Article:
From this week’s Economist:
‘There are now more than 20 female relatives of former leaders active in national politics around the world. They include three presidents or prime ministers and at least half a dozen leaders of the opposition or presidential candidates (see table). There are no historical numbers for proper comparison, but it is hard to think of another period—certainly no recent one—when so much dynastic authority has been flowing down the female line.’
And some interesting ideas on why that might be:
‘Some of these women have made it on their own.’ [Hilary Clinton for example]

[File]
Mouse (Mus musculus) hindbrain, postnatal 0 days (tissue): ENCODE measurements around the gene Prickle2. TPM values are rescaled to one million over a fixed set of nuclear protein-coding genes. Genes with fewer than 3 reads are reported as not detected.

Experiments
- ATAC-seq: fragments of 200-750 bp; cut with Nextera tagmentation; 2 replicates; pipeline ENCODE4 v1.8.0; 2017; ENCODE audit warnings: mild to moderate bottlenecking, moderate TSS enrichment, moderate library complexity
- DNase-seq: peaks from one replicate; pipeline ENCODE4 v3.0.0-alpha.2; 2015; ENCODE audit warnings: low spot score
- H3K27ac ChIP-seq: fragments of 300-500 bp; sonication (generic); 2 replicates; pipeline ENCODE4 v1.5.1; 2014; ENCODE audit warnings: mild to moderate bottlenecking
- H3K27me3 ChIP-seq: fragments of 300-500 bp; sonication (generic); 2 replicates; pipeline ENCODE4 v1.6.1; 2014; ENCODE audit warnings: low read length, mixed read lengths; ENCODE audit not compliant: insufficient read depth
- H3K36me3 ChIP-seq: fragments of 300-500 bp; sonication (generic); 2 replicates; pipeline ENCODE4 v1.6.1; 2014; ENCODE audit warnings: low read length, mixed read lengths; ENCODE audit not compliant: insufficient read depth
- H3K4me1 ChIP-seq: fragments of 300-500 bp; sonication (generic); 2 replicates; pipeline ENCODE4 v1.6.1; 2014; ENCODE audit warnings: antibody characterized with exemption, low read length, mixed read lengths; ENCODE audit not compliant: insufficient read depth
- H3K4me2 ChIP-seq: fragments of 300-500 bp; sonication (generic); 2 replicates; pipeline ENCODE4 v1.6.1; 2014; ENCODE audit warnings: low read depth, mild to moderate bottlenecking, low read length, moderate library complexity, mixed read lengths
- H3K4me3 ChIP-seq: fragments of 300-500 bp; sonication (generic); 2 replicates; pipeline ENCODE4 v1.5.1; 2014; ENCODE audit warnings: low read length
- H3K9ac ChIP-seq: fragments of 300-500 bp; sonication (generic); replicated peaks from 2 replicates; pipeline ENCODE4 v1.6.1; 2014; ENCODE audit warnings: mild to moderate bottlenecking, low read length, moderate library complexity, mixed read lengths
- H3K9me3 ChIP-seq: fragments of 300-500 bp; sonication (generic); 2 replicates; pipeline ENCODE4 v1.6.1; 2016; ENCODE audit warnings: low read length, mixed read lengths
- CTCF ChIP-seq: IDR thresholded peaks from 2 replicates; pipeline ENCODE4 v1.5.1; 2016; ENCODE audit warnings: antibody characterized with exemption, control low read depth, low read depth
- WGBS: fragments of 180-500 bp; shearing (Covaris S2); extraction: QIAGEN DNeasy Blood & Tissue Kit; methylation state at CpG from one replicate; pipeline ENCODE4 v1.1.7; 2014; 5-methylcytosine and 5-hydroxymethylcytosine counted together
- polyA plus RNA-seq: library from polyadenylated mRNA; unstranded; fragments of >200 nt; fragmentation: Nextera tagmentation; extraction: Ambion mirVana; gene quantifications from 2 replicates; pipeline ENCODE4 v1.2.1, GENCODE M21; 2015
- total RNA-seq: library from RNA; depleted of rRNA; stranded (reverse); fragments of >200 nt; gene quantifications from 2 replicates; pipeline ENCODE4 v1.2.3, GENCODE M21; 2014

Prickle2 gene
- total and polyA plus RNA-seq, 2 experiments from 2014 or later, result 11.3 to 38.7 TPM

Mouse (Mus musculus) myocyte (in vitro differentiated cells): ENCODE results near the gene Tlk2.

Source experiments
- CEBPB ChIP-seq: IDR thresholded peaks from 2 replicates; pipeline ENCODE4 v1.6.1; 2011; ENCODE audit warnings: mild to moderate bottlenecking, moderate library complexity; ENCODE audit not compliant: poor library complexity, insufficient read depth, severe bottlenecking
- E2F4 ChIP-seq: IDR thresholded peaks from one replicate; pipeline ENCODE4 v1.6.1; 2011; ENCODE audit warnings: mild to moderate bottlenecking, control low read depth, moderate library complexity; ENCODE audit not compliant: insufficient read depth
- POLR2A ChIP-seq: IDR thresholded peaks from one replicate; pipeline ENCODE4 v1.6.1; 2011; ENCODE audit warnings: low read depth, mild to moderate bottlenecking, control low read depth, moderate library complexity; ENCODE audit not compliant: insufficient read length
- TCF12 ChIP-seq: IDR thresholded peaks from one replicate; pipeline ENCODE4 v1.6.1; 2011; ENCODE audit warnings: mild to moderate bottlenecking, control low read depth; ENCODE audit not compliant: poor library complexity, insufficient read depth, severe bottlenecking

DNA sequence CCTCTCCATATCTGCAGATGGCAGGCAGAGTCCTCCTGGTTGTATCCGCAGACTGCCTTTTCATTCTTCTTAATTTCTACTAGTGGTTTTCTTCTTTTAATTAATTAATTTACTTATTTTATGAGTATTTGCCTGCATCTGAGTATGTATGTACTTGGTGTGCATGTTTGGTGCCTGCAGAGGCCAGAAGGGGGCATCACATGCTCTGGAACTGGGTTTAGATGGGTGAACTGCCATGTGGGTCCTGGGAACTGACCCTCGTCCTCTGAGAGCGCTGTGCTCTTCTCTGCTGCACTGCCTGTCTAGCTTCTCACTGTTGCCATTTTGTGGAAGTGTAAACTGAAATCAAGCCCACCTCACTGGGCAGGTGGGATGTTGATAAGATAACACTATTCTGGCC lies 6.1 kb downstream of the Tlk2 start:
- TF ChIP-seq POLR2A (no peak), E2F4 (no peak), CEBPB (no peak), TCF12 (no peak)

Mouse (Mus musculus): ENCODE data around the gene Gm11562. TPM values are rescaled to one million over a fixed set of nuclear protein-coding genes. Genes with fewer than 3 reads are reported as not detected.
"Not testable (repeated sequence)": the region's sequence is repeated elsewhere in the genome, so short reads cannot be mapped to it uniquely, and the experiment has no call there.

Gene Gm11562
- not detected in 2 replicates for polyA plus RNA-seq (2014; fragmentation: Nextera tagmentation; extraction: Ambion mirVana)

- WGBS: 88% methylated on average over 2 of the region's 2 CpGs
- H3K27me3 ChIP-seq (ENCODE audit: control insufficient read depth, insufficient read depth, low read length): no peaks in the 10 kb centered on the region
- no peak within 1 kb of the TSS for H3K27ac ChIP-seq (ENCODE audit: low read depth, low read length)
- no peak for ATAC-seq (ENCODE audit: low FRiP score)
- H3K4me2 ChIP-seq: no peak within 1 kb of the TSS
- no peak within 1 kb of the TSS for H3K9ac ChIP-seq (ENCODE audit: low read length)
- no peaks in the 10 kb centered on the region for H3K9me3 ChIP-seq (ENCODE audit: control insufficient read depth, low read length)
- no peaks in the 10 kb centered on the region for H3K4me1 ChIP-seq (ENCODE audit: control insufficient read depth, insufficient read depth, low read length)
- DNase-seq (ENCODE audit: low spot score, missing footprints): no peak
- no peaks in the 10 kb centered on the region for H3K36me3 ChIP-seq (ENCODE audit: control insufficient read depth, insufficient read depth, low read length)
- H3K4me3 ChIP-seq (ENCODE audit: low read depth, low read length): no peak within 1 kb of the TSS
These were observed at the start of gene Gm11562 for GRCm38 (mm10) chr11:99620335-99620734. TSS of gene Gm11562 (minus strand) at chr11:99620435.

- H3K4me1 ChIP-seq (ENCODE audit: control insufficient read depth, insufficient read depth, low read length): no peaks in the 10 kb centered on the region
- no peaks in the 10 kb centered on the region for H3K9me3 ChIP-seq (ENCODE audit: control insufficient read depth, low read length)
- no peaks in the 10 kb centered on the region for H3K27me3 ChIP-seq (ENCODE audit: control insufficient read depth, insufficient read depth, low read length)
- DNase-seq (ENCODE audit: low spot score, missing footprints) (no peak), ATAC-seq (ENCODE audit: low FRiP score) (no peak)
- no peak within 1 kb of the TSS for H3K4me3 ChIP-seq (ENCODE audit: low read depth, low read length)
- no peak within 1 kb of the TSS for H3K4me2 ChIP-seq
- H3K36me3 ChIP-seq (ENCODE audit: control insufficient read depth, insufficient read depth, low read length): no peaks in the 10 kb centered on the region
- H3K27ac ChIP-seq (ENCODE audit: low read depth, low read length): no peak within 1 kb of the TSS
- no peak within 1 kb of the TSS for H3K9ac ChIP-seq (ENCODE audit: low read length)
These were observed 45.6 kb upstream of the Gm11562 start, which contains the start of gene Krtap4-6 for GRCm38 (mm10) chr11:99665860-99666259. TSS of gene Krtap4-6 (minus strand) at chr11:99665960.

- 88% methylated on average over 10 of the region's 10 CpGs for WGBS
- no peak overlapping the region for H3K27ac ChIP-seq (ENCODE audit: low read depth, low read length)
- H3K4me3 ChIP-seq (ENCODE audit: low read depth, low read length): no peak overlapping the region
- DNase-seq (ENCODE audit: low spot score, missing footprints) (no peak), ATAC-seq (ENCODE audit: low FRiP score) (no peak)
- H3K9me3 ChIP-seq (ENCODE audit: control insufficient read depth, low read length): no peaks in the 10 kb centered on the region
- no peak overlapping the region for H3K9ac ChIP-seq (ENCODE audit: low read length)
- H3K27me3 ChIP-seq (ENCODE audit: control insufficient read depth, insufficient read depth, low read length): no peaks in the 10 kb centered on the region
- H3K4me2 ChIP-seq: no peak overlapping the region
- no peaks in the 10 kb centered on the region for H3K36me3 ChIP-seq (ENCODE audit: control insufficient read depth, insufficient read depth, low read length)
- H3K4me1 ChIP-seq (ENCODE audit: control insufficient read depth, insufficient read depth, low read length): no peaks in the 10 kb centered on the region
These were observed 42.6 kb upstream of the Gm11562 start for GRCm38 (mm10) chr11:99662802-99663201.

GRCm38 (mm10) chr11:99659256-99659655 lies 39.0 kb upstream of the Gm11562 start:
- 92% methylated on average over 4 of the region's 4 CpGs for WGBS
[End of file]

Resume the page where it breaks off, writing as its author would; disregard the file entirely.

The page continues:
‘Family name confers brand recognition, useful contacts and financial contributions’
‘As politics becomes more professional and specialised —with politicians increasingly knowing no other walk of life—the advantages of being brought up in its ways and wiles grow greater.’
‘In the West it is no longer exceptional for women such as Martine Aubry or Marine Le Pen to run for the highest office. In Asian countries it now seems easier for a dynasty’s founder to pass over talentless playboys in favour of more intelligent and perceptive daughters (like Thailand’s new Prime Minister delegate, Yingluck Shinawatra).’ [i.e. intra-elite meritocracy is coming along nicely]
Term limits make it an obvious way to extend a family’s period in office.
Update: Allison asks the great question ‘what about male dynasties’, i.e. men in power now (so no Bushes or Kennedys please). All we can come up with is Raul Castro + just about every monarch. Please add to the list.